The problem was that I couldn't start reading this book just yet because I had too many others already in the works. That's what happens when you teach three different sections of Middle School Language Arts.

Finally, this past weekend I could settle in to enjoy The Kingdom of Oceana, and enjoy I did! While there are numerous adventure,  mystery, and suspense books for middle school readers that are set in various settings I have yet to encounter one with this book's setting: the ANCIENT Pacific Island World of Hawaii. For me, then, The Kingdom of Oceana was a refreshing read.

The Kingdom of Oceana is a perfect book to accompany a historical study of ancient cultures of the Pacific and a terrific way to incorporate literature into the social studies curriculum, thus providing a focus for critical Common Core Standards. It is also a book to introduce middle school students to the importance of a book's setting, again a critical Common Core Standard. Filled with names, vocabulary, animals, and customs that are related to the setting the book opened my eyes to the ancient world of the Pacific peoples. I can envision middle school students fascinated by the words of the text made curious to research to learn more about this unique time and place.  To learn a little more about this book and some of the cultural information or to read an excerpt, please visit this website.

Since I enjoyed this read so much I plan on using it as the first read aloud when we return to school after summer break. It will fit perfectly with the other books I've chosen for my class to read; they are about adventure and survival in conflict with a wilderness setting. While The Kingdom of Oceana has a much different setting than the others, its theme is so similar that it will be perfect for comparing and contrasting important literary elements. To help my students focus on important literary elements and concepts while listening I created a few interactive notebook foldables to accompany this novel. I am making them available for your use as a forever freebie. Please download them HERE.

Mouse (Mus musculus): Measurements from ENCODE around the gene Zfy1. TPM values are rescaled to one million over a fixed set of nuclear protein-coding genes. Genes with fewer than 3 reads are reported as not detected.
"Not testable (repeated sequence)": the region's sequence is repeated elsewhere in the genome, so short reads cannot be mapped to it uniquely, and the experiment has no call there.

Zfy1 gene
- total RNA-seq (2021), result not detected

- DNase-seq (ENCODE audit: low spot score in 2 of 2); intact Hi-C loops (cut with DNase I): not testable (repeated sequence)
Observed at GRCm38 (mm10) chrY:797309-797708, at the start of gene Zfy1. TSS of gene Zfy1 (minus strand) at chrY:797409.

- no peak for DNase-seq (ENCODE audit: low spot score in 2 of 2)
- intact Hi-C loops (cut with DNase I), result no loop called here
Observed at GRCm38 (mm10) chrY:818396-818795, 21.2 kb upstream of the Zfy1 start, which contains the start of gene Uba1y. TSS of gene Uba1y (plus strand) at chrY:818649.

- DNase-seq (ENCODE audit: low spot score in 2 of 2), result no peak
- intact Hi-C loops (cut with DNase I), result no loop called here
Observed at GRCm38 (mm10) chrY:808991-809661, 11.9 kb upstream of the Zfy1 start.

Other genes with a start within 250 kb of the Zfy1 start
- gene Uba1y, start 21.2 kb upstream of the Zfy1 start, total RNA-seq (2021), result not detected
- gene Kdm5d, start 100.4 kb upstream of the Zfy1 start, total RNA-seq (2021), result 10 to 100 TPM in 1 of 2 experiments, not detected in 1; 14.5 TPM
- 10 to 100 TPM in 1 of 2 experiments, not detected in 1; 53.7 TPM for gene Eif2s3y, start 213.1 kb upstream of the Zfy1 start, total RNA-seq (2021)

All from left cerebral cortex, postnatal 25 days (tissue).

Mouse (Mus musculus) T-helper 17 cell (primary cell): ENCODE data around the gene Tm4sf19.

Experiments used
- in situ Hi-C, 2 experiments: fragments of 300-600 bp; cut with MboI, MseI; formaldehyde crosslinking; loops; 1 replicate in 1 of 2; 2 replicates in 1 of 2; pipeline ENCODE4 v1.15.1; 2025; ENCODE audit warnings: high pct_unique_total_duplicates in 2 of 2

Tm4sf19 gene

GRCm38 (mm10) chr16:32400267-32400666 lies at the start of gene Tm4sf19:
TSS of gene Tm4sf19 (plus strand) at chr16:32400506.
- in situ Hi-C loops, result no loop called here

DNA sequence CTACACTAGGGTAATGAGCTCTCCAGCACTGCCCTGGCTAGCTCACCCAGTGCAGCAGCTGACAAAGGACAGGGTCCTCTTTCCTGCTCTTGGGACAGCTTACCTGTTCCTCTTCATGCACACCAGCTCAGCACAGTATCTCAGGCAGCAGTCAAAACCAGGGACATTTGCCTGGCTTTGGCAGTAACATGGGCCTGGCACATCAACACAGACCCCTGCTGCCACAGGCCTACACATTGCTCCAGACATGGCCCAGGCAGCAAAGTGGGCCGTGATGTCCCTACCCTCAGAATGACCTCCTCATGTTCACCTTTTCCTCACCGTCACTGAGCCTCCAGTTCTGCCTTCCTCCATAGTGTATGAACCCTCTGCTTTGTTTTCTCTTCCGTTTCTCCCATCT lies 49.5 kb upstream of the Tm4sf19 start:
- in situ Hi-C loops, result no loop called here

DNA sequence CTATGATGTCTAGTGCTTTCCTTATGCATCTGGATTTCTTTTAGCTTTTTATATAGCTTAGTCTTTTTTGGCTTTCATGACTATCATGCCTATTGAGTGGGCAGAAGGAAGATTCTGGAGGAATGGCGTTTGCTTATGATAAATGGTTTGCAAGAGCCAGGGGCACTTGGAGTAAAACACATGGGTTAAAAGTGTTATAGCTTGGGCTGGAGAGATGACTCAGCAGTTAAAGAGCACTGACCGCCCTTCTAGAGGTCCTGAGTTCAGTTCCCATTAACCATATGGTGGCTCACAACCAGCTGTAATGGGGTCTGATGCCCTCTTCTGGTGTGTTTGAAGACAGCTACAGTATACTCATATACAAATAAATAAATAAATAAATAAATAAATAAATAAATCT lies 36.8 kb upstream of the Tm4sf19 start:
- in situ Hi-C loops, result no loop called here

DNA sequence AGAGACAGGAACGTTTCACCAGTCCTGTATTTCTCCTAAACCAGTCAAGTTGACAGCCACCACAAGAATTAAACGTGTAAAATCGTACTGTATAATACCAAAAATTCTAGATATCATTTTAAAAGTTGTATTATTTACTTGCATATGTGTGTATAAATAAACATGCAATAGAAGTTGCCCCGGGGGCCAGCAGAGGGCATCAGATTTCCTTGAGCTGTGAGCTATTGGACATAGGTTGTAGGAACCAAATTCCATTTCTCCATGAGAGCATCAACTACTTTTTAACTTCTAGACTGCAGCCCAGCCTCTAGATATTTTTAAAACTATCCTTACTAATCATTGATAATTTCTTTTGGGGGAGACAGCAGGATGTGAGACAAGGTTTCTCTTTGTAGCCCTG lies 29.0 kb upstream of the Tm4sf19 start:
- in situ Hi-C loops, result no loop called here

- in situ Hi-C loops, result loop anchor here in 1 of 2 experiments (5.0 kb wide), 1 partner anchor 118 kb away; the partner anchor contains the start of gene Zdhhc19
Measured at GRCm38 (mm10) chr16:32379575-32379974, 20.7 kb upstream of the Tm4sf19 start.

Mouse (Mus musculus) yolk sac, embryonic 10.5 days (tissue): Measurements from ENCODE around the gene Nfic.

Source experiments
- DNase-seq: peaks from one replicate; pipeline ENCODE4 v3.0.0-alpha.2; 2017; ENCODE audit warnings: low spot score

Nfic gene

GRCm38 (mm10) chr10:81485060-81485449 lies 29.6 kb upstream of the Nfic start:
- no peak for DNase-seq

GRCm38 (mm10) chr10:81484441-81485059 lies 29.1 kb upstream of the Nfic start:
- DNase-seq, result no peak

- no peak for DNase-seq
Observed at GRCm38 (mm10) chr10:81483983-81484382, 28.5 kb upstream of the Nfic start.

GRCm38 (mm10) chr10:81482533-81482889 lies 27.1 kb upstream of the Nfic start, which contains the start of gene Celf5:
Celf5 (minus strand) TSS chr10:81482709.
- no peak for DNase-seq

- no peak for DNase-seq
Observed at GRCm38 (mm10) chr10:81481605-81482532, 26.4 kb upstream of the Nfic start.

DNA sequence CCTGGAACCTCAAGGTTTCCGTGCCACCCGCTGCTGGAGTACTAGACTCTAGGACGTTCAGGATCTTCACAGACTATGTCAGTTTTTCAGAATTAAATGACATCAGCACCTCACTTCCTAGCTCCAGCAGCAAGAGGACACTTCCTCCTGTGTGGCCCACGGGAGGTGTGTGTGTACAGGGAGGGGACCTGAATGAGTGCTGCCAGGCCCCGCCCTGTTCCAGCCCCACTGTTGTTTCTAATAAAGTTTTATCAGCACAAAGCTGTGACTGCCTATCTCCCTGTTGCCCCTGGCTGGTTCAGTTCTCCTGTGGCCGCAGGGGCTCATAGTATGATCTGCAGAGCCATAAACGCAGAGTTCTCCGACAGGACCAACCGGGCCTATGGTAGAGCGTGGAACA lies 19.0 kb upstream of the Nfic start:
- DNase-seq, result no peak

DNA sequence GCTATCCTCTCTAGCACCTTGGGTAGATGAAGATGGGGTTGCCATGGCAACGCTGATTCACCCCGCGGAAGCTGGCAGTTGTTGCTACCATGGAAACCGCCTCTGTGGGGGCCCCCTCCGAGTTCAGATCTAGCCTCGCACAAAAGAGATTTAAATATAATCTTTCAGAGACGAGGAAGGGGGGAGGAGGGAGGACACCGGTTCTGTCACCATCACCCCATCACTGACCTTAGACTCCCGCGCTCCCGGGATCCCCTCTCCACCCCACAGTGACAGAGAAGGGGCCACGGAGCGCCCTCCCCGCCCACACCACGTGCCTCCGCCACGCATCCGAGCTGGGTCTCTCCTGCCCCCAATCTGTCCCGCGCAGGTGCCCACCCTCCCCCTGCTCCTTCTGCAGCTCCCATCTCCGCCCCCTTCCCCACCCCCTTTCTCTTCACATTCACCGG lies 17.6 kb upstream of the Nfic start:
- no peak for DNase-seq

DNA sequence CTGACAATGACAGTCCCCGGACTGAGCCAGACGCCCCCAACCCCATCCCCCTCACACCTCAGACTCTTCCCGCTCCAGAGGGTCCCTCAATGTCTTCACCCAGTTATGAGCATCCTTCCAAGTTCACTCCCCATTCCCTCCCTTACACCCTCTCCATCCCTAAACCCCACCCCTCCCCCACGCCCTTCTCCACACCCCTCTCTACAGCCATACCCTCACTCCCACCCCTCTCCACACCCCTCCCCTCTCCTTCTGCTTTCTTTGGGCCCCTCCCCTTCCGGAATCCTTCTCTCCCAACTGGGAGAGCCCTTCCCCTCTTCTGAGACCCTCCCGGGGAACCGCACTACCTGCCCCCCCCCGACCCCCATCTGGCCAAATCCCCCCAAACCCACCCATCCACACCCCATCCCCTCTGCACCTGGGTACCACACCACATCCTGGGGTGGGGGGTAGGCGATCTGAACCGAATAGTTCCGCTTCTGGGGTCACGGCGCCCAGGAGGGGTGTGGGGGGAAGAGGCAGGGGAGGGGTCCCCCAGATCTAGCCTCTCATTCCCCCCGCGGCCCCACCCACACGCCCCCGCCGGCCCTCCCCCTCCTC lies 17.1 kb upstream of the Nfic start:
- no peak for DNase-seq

So that you can read this wonderfully refreshing novel yourself and share it with your middle school students I am offering a complimentary copy via a Rafflecopter giveaway. Simply complete the entries below for a chance to win The Kingdom of Oceana by Mitchell Charles, available for purchase at Amazon.

a Rafflecopter giveaway

June 3, 2016

June Pinterest Pick 3 Linky

There's just something special about June 3rd! Hmmm? Could it be that today is my official first day of summer break? Yes, but that's not really it! What is so special about today? Today is the day for my favorite linky... YIPPEE!

First up is a pin for a really terrific "Back to School" bulletin board! Yep, on the first day of summer break I'm already thinking of "Back to School". Crazy, right? That's a teacher for ya!

My second pin this month is for something I've struggled with: how to assess a student's STEM activity. This site looks to provide some valuable information and insight.

This month's final pin is for a book that I've been wanting to read and use with my students. The best part? EVERY STINKIN' ELA Reading Common Core Standard can be covered while doing it! Can you say, "Woot! Woot!"